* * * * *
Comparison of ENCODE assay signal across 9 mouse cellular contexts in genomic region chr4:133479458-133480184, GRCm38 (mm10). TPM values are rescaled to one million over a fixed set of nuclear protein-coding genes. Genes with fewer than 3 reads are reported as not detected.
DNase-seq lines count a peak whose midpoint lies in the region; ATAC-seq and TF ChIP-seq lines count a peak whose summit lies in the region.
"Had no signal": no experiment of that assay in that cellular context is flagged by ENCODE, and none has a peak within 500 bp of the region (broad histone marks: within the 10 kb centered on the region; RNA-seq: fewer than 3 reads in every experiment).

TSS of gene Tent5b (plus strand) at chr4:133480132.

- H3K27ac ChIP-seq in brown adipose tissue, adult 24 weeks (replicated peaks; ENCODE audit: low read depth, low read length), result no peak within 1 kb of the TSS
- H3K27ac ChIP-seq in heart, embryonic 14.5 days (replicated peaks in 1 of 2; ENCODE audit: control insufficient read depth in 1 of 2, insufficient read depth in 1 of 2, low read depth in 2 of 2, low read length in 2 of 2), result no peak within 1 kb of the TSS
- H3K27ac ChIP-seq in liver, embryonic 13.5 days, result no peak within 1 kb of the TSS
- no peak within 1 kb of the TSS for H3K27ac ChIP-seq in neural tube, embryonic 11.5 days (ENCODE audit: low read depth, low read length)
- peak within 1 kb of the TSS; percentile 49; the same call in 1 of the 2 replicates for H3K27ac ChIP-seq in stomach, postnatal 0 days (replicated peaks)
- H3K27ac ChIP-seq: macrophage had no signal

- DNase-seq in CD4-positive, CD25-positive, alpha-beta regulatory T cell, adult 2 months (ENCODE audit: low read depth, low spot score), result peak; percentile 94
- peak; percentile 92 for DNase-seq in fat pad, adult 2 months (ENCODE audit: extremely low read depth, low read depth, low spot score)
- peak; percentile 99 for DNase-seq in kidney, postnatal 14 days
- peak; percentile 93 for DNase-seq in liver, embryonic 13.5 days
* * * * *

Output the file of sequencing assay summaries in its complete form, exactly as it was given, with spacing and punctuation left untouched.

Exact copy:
Comparison of ENCODE assay signal across 9 mouse cellular contexts in genomic region chr4:133479458-133480184, GRCm38 (mm10). TPM values are rescaled to one million over a fixed set of nuclear protein-coding genes. Genes with fewer than 3 reads are reported as not detected.
DNase-seq lines count a peak whose midpoint lies in the region; ATAC-seq and TF ChIP-seq lines count a peak whose summit lies in the region.
"Had no signal": no experiment of that assay in that cellular context is flagged by ENCODE, and none has a peak within 500 bp of the region (broad histone marks: within the 10 kb centered on the region; RNA-seq: fewer than 3 reads in every experiment).

TSS of gene Tent5b (plus strand) at chr4:133480132.

- H3K27ac ChIP-seq in brown adipose tissue, adult 24 weeks (replicated peaks; ENCODE audit: low read depth, low read length), result no peak within 1 kb of the TSS
- H3K27ac ChIP-seq in heart, embryonic 14.5 days (replicated peaks in 1 of 2; ENCODE audit: control insufficient read depth in 1 of 2, insufficient read depth in 1 of 2, low read depth in 2 of 2, low read length in 2 of 2), result no peak within 1 kb of the TSS
- H3K27ac ChIP-seq in liver, embryonic 13.5 days, result no peak within 1 kb of the TSS
- no peak within 1 kb of the TSS for H3K27ac ChIP-seq in neural tube, embryonic 11.5 days (ENCODE audit: low read depth, low read length)
- peak within 1 kb of the TSS; percentile 49; the same call in 1 of the 2 replicates for H3K27ac ChIP-seq in stomach, postnatal 0 days (replicated peaks)
- H3K27ac ChIP-seq: macrophage had no signal

- DNase-seq in CD4-positive, CD25-positive, alpha-beta regulatory T cell, adult 2 months (ENCODE audit: low read depth, low spot score), result peak; percentile 94
- peak; percentile 92 for DNase-seq in fat pad, adult 2 months (ENCODE audit: extremely low read depth, low read depth, low spot score)
- peak; percentile 99 for DNase-seq in kidney, postnatal 14 days
- peak; percentile 93 for DNase-seq in liver, embryonic 13.5 days